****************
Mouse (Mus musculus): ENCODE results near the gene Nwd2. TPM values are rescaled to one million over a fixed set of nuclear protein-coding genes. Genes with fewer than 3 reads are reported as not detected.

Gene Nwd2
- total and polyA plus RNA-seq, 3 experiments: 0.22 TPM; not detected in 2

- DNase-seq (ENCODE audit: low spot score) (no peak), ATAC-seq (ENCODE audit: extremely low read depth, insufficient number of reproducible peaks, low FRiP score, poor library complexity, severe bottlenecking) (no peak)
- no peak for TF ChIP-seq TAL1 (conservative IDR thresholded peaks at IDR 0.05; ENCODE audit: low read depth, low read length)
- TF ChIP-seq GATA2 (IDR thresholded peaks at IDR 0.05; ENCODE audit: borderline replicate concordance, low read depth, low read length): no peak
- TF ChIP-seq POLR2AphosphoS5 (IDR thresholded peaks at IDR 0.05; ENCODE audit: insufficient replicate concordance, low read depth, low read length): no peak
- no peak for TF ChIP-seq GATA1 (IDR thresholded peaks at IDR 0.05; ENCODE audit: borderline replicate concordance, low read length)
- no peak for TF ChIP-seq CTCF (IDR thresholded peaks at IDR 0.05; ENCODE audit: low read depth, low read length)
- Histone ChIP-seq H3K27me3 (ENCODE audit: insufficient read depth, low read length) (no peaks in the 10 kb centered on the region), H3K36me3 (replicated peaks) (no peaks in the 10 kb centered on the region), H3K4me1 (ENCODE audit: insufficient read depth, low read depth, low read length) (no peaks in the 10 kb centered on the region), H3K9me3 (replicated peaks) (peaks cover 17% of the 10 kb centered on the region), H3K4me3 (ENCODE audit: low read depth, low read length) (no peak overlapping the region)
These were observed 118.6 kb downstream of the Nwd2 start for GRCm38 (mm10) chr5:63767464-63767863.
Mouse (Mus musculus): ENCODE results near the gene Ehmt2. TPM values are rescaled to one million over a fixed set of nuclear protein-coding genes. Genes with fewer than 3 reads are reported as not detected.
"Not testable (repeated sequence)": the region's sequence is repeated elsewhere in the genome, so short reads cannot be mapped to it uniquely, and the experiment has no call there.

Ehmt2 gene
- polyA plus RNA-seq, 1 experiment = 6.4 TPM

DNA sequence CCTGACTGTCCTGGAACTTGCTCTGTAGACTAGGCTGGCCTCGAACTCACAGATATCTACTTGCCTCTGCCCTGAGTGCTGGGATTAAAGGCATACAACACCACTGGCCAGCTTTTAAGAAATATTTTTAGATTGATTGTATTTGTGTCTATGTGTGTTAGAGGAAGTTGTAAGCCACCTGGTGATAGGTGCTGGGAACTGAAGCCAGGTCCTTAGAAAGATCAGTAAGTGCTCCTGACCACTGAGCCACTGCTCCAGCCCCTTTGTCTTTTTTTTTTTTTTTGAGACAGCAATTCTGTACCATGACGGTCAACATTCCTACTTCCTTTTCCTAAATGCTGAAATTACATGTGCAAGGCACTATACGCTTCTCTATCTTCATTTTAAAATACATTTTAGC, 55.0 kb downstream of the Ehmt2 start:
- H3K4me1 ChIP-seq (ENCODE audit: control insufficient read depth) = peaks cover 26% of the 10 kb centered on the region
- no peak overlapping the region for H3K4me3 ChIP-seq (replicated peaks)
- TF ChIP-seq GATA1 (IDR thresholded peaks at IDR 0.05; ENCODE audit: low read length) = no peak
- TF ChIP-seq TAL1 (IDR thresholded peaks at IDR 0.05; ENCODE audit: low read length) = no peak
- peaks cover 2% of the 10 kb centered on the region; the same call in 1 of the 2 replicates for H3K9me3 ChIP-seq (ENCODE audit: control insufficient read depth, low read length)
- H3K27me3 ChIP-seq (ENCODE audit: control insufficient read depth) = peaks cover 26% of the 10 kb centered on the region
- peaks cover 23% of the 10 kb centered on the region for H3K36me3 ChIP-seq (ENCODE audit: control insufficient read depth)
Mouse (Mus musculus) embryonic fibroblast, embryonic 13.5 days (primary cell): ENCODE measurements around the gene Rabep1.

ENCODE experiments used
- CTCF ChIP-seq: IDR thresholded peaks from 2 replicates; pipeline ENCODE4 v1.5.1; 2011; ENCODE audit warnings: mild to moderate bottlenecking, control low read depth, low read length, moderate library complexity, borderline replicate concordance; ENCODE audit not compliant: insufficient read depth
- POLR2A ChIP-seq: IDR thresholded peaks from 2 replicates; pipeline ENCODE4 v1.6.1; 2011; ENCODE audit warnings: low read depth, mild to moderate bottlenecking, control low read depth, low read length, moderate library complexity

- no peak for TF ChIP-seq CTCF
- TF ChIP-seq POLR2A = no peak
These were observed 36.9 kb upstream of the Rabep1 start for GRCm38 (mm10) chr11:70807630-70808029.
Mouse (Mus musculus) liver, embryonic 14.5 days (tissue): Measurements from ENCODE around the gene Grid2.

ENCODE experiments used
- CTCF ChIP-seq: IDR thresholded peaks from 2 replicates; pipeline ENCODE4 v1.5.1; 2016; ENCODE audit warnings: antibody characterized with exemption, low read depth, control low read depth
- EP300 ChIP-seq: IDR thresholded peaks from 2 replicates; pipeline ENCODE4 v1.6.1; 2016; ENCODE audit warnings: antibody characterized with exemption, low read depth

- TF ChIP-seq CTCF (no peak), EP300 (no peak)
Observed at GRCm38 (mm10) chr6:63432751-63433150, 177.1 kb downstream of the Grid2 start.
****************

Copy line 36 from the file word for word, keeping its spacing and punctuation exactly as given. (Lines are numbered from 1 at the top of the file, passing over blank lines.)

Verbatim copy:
Observed at GRCm38 (mm10) chr6:63432751-63433150, 177.1 kb downstream of the Grid2 start.